In fact, ‘G to G system’ of recruitment was my brain-child. The Minister was surprised to know the system and the process of recruitment. At once, he told me that Malaysia would not mind even to recruit one million of workers from Bangladesh through that process considering minimum migration cost and exploitation free. He further mentioned that the process could be an example for the world to follow. The Minister also added that by working together, Malaysia and Bangladesh could show the world community that we could cross all obstacles and provide the best services for the humanity. However, the Minister told that we would discuss the issue in details after starting the coming legalisation process.

Dato’ Seri Hishammuddin informed that after the registration process or during the legalisation programme, the actual demand for foreign workers would be assessed for future recruitment. The Malaysian government had already advised all concerned ministries to determine their future requirements of foreign workers for their respective sectors. The Malaysian Minister further informed that those foreign workers who were arrested or being detained in immigration depots would be released by the relevant authorities immediately and be deported to their country of origin as soon as possible.   

I informed the Minister that a huge number of passports of our legal workers had been lying with the immigration department of Malaysia for months for visa renewals and those passports should be disposed off and returned to the respective parties as soon as possible to clear the backlog; otherwise, it might affect the success of the legalisation process. The Minister assured me to look into this matter seriously so that they get their renewed passports before the legalisation process started.

I further raised the issue of collecting money by some people from our workers in the name of legalisation. The Home Minister assured that the Malaysian government had already taken necessary steps to eradicate the unscrupulous activities of those so-called agents or middlemen. He also requested me to inform them immediately once we came to know any such incidences.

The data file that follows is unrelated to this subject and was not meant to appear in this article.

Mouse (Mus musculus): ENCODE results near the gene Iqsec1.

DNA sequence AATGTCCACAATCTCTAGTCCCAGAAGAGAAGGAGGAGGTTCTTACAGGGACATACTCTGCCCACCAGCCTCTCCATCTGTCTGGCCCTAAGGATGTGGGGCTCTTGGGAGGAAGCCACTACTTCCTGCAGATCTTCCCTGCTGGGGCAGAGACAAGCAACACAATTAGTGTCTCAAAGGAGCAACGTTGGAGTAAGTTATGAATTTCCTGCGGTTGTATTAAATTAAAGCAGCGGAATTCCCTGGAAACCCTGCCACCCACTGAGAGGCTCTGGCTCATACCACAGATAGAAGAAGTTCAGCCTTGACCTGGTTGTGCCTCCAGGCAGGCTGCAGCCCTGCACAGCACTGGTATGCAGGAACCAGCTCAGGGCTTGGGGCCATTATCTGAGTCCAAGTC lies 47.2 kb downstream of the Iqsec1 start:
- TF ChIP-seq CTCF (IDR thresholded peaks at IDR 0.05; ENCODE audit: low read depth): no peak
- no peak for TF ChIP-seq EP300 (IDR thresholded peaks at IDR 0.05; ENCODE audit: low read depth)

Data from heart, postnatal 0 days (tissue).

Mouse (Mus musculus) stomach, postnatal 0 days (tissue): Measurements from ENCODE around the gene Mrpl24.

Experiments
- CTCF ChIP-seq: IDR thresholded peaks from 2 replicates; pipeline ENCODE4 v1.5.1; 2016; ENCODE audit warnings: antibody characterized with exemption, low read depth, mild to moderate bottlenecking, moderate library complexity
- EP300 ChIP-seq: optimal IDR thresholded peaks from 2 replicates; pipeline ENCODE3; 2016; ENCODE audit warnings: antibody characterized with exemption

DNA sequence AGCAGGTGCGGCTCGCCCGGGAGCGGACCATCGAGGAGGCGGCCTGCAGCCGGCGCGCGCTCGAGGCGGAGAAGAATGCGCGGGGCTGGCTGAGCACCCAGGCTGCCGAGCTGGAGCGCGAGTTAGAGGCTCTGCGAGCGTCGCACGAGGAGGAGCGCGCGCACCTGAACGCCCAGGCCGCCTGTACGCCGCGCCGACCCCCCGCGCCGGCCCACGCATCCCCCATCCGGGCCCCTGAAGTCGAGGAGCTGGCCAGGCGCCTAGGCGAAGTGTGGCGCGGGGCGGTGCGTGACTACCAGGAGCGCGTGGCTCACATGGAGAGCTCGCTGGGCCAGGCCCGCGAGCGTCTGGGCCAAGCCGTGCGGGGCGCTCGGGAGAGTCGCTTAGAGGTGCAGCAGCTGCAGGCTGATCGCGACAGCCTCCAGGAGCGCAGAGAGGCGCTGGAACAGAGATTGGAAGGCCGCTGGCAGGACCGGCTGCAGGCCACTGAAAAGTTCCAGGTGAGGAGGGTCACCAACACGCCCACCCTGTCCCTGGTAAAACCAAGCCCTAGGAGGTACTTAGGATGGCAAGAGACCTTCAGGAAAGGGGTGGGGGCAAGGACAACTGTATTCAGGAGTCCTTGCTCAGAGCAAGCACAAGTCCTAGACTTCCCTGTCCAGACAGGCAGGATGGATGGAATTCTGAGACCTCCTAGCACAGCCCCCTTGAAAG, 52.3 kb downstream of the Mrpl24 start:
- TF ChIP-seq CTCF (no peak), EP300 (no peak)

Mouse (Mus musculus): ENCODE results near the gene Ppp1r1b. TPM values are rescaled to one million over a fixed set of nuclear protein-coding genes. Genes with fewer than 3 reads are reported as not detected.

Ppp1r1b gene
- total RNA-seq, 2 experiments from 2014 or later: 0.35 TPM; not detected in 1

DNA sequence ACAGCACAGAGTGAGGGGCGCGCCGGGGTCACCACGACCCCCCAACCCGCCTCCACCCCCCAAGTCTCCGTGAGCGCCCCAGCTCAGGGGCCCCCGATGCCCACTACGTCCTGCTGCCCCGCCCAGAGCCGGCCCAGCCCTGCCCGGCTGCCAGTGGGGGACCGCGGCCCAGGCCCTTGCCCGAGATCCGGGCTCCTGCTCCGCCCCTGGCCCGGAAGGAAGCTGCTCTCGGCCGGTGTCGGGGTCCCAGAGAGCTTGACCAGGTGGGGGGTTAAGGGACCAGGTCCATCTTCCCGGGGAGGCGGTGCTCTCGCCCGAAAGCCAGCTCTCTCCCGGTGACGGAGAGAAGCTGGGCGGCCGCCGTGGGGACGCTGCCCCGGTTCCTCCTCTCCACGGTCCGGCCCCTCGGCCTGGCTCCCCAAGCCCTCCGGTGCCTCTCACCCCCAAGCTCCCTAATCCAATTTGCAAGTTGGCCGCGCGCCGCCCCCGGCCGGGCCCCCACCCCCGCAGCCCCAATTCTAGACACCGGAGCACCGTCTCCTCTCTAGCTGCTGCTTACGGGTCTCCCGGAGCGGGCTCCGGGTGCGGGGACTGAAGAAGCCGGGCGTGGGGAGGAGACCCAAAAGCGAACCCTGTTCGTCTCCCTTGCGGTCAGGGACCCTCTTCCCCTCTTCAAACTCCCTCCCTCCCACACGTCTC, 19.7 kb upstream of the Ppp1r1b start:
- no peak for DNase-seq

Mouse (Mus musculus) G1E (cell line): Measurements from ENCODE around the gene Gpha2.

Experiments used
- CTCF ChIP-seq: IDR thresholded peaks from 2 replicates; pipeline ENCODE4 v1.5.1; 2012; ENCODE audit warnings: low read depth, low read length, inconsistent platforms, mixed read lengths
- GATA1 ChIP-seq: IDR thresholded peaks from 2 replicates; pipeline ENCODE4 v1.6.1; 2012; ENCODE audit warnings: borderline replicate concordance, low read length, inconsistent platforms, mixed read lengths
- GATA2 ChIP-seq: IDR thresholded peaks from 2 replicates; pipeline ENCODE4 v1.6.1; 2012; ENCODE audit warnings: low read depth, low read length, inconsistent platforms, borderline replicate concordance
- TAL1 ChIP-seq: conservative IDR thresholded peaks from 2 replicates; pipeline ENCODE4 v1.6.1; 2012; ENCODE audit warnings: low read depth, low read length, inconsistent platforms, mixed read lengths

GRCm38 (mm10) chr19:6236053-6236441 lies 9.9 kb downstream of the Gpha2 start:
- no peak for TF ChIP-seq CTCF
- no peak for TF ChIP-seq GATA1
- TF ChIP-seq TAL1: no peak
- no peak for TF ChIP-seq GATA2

Finally, Dato’ Seri Hishammuddin proposed that we (Home Minister and myself) would jointly declare at a press conference within a week that Malaysia and Bangladesh would work closely to (i) make the legalisation programme successful, (ii) address the threats of transnational crime by curbing illegal activities namely human trafficking and (iii) share responsibilities in effective management of the migration flows. At this point, he instructed his attending special officers to organise a meeting shortly to be attended by senior officials of the concerned ministries/departments and Bangladesh High Commission officials for detail discussion on all issues raised during our meeting.

I had a meeting with Dato’ Seri Hishammuddin at Hotel Meridian in Kuala Lumpur on 25 June. In fact, that was a preparatory meeting for the proposed joint press briefing. We discussed the issues that would come in the briefing and noted our responses.

On 28 June, we had the joint press briefing at the Home Ministry in Putrajaya.  I was advised to come to the office of the Minister by 10 am so that the Minister could discuss how we would face the media people including deliberation of our statements and answering questions. The briefing went on fine. However, after the briefing, I went to the Minister’s office to discuss our next programmes. All local television channels in their night news bulletin broadcasted the news. Next day, the news was published almost in all local newspapers.

On Dato’ Seri Hishammuddin’s request, I went to his office in Putrajaya on 1st July 2011 to discuss the plan of our next meeting to be participated by the heads of missions of workers sending countries like Bangladesh, Pakistan, India, Nepal, Indonesia, Myanmar, Sri Lanka, Vietnam, Cambodia, etc. Following our discussion, the Home Ministry organised a meeting after a week with the High Commissioners and Ambassadors of those countries at the Home Ministry which was presided by the Home Minister. In fact, the purpose of that meeting was to discuss and share our views on the whole mechanism of the legalisation process which could not start in July 2011 as scheduled. Following the meeting, a press briefing was held at the Ministry of Home Affairs by Dato' Seri Hishammuddin, where no other Ambassador/High Commissioner was present except myself.